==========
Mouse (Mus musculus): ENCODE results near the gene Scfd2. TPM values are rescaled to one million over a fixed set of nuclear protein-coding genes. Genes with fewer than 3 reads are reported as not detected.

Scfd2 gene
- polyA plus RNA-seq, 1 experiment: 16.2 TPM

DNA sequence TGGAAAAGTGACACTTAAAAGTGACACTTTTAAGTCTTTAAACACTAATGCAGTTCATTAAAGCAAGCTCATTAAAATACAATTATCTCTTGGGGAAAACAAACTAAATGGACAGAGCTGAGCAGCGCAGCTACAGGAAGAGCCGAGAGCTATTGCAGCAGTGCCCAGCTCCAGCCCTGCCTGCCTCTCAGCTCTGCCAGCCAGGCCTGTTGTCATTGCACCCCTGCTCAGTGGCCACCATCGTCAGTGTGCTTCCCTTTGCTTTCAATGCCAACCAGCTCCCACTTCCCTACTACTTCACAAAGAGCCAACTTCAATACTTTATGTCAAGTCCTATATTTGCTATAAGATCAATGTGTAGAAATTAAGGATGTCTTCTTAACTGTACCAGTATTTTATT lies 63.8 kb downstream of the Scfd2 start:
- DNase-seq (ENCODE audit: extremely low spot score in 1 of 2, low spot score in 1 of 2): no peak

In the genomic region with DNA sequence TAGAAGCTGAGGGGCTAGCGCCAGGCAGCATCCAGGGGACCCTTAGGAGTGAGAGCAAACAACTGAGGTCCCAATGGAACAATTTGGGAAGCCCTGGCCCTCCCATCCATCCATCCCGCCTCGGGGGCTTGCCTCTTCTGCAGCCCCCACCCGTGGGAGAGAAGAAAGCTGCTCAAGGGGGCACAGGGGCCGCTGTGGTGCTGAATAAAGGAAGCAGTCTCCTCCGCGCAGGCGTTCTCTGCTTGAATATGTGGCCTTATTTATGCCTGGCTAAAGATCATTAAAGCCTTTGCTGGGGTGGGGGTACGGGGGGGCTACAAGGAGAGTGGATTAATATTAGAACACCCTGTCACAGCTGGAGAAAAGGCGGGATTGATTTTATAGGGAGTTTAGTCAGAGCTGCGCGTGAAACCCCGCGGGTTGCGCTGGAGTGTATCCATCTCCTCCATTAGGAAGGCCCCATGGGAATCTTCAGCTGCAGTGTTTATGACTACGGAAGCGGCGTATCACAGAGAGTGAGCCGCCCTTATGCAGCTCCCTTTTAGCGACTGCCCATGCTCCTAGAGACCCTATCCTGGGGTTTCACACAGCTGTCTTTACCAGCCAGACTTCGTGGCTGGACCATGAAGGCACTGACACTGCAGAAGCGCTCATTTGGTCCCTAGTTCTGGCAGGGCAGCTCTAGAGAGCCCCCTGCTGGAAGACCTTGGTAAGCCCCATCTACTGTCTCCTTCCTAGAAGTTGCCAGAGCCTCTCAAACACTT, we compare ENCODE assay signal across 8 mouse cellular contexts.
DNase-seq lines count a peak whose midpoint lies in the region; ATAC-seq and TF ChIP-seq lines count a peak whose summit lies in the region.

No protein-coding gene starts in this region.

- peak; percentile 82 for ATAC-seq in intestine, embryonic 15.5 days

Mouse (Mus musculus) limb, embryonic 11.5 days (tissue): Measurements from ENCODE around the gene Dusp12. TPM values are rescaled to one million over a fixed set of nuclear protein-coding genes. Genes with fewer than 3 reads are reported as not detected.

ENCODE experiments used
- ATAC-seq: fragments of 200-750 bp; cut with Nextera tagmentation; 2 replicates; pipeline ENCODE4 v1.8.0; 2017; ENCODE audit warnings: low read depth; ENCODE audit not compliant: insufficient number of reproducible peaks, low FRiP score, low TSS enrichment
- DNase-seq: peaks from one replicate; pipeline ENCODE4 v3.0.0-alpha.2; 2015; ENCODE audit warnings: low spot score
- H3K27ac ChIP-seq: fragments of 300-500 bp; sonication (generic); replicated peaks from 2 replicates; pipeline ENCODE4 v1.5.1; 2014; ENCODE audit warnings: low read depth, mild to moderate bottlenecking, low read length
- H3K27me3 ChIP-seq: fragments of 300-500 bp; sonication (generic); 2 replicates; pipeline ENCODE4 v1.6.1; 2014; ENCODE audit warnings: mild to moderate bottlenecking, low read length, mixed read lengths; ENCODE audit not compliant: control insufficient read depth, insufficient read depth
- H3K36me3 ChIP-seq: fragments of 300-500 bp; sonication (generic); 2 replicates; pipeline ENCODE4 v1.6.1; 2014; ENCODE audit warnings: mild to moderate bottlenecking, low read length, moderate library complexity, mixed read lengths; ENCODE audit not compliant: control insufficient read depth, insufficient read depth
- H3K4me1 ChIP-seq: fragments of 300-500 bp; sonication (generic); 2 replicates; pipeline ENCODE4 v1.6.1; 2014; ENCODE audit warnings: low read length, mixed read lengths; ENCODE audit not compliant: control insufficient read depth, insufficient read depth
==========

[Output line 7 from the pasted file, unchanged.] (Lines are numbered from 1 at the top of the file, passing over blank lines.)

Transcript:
DNase-seq lines count a peak whose midpoint lies in the region; ATAC-seq and TF ChIP-seq lines count a peak whose summit lies in the region.